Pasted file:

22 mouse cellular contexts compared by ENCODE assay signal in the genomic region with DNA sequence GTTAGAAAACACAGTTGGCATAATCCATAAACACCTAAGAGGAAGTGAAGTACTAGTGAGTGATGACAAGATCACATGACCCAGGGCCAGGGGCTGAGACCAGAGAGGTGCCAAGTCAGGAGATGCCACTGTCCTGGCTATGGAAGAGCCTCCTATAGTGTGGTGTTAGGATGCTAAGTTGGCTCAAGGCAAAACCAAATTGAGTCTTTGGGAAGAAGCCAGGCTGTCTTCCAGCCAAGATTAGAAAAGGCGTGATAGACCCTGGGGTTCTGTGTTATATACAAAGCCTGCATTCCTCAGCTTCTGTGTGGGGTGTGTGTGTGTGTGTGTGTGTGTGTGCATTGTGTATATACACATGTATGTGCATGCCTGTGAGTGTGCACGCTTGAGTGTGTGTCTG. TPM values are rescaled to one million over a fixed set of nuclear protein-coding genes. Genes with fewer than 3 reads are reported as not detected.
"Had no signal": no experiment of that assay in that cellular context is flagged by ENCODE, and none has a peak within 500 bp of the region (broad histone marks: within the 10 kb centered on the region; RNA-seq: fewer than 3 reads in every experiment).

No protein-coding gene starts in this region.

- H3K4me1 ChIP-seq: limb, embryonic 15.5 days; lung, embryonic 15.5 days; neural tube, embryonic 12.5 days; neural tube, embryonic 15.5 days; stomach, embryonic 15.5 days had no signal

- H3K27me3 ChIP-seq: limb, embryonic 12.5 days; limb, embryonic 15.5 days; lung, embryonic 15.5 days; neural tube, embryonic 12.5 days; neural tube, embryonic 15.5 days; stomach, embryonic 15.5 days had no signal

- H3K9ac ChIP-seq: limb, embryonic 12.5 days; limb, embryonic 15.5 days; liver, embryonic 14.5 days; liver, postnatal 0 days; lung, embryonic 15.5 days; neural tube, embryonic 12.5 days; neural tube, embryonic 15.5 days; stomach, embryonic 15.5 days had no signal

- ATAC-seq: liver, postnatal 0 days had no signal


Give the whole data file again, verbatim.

22 mouse cellular contexts compared by ENCODE assay signal in the genomic region with DNA sequence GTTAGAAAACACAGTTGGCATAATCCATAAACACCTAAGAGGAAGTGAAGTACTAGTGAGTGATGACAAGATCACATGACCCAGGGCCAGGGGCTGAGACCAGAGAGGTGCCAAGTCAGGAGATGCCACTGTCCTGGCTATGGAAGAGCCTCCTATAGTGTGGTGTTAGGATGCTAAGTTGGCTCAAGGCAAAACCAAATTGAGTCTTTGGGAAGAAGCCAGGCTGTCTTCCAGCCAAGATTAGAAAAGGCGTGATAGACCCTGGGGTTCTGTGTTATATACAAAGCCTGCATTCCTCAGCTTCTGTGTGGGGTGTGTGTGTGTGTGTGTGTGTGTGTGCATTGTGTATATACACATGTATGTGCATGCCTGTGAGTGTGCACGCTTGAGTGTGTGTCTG. TPM values are rescaled to one million over a fixed set of nuclear protein-coding genes. Genes with fewer than 3 reads are reported as not detected.
"Had no signal": no experiment of that assay in that cellular context is flagged by ENCODE, and none has a peak within 500 bp of the region (broad histone marks: within the 10 kb centered on the region; RNA-seq: fewer than 3 reads in every experiment).

No protein-coding gene starts in this region.

- H3K4me1 ChIP-seq: limb, embryonic 15.5 days; lung, embryonic 15.5 days; neural tube, embryonic 12.5 days; neural tube, embryonic 15.5 days; stomach, embryonic 15.5 days had no signal

- H3K27me3 ChIP-seq: limb, embryonic 12.5 days; limb, embryonic 15.5 days; lung, embryonic 15.5 days; neural tube, embryonic 12.5 days; neural tube, embryonic 15.5 days; stomach, embryonic 15.5 days had no signal

- H3K9ac ChIP-seq: limb, embryonic 12.5 days; limb, embryonic 15.5 days; liver, embryonic 14.5 days; liver, postnatal 0 days; lung, embryonic 15.5 days; neural tube, embryonic 12.5 days; neural tube, embryonic 15.5 days; stomach, embryonic 15.5 days had no signal

- ATAC-seq: liver, postnatal 0 days had no signal